In five pinch-hit at-bats in less than two weeks, Betemit has four hits with three homers, a double and six RBIs. He's the ninth Dodger with at least three pinch-homers in a season. He's doing this in a job rarely entrusted to 26-year-olds, especially those not hitting their weight.
Players struggling the way Betemit was offensively are usually sent to the Minor Leagues, but he was out of options, so in the Major Leagues he stayed. Even though Little started writing LaRoche's name in the starting lineup, the skipper never wavered from believing that Betemit would eventually regain the stroke that connected for 18 home runs last season.
"Coming out of Spring Training, he was a big part of our club, and he continues to be a big part of our club," said Little. "It's a long season, and there's enough playing time for everyone. Right now, he's doing an awfully good job off the bench. There's no doubt in my mind if he was playing third base, it would be different than early in the season."
Including one homer as a starter, he's got four this season, the same amount he had at this time last year while also fighting for playing time with the Braves. Since LaRoche got the call on May 5, Betemit is 7-for-16 with four homers, two doubles and seven RBIs, while LaRoche is 6-for-23 with no homers and three RBIs.
"Wilson could have gone into the tank, but that says a lot about his character," said Nomar Garciaparra. "And I give a lot of credit to Grady for not giving up on him."
As if his statistics don't show it, Betemit has handled the loss of playing time like a total professional.
"I wasn't sure when I came up how he would be, but he's been awesome," said LaRoche, who went 0-for-3 with a walk in the game and bounced into a forceout preceding Betemit's homer. "He's been nothing but nice to me. That's great class."
If Betemit has been bitter about sporadic recent playing time, he hasn't even shown it within the privacy of the dugout. If anything, he's used it as motivation to straighten out his game and regain everyday status.
"He wants to show he can get the job done, no matter what he's asked to do," said Marlon Anderson, a veteran pinch-hitter. "Sometimes, you get sat down and it gets you fired up in other ways. He knows he can play; he just has to get the job done. Sometimes, it's mind over matter.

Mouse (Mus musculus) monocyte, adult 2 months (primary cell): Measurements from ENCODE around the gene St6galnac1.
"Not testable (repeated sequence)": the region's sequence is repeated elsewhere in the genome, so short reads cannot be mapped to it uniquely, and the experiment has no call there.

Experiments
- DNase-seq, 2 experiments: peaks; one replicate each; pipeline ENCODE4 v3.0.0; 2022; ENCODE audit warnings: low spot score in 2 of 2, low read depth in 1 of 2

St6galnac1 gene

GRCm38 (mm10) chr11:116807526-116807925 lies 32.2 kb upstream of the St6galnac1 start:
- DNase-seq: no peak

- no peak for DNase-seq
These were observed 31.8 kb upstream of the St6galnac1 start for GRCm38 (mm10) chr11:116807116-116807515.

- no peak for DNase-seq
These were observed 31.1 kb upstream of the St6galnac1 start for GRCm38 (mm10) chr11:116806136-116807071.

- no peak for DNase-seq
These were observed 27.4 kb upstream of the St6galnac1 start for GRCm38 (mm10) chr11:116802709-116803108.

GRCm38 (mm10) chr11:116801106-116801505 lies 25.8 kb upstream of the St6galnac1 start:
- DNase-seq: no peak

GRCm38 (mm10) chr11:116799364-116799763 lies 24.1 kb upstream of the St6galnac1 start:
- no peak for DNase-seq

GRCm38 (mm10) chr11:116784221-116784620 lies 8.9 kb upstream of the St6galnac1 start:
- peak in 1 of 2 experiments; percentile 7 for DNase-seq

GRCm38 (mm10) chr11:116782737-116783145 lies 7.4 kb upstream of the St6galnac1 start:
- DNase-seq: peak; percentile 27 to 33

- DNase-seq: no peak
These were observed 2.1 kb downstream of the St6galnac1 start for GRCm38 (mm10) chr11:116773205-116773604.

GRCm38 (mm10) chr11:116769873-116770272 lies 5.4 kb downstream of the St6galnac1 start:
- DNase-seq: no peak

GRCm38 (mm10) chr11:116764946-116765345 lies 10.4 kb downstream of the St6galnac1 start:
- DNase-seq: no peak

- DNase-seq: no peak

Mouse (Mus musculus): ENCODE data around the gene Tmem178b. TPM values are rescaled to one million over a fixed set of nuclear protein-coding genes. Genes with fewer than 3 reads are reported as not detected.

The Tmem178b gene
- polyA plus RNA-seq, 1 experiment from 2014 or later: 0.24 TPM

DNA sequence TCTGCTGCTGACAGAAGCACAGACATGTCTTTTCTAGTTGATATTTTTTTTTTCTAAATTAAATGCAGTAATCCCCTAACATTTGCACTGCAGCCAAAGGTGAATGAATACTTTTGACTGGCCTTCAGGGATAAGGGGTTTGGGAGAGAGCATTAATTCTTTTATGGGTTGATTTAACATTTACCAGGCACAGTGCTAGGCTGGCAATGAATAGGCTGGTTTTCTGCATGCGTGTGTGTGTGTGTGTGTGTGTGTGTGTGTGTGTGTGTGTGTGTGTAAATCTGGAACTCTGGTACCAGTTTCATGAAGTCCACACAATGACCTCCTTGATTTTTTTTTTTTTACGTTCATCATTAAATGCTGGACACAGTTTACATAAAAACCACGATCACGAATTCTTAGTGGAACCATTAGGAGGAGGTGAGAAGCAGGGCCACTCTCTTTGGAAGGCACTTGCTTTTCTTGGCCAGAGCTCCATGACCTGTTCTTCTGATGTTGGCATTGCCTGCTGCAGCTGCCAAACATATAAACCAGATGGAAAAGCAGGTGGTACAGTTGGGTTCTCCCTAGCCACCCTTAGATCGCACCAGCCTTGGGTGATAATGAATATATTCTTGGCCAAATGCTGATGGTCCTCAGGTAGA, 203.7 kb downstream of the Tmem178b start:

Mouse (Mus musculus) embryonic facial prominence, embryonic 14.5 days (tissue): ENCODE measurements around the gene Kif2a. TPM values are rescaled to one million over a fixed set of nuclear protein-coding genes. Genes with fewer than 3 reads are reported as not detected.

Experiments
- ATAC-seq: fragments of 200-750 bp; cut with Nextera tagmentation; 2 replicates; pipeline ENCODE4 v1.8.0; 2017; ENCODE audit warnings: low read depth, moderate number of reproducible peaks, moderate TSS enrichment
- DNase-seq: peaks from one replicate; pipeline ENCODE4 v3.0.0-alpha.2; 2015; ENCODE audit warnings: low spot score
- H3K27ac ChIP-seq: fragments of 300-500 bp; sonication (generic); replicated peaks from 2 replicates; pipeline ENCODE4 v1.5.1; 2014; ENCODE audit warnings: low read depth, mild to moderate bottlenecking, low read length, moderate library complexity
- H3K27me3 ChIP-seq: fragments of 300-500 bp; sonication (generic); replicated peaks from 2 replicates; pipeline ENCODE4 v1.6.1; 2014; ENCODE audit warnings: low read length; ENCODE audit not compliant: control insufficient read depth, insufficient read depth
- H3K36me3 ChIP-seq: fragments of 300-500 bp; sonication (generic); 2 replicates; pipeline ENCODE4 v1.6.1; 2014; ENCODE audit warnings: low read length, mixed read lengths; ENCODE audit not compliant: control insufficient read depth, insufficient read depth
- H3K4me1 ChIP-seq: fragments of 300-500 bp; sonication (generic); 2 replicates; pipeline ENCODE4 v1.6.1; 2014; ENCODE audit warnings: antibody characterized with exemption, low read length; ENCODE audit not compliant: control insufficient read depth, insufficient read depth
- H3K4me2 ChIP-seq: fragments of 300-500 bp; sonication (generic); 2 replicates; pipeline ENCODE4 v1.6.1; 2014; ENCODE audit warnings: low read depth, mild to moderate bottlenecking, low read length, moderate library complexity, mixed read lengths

"I'm glad to see him take it as a challenge. He hasn't pouted. He's found ways to help us. He's not at all down. He's been a professional. He came up through the Braves organization, where they teach you to do things the right way, and it shows."
Betemit gave the Dodgers the lead, but it was their bullpen that secured a victory to conclude a 5-1 homestand. Chin-hui Tsao followed Randy Wolf's five innings with five outs and a run allowed. Joe Beimel finished off the seventh inning and the back end of the bullpen, Jonathan Broxton and Takashi Saito, finished it off.
It was Saito's 13th consecutive successful save opportunity this year and the second straight game he and Broxton combined to lock it down. Together, they've created a perception on both sides of the field that a Dodgers lead going into the eighth inning is a Dodger victory (19-0 in those situations).
"The way we feel in the bullpen, you better get to our starter, because we're just going to challenge you when we come in," said Broxton. "I was talking to [Chad] Billingsley and it's like, everybody in our bullpen feels that way. They will just come after you from the first pitch, see if you can hit it."
The Dodgers were able to win this game despite a "slump" by Rafael Furcal, who had "only" one hit in four at-bats, after his hitting spree of three consecutive four-hit games. The Dodgers took the last two games of the series after losing the previous 10 games to the Cardinals dating to 2005.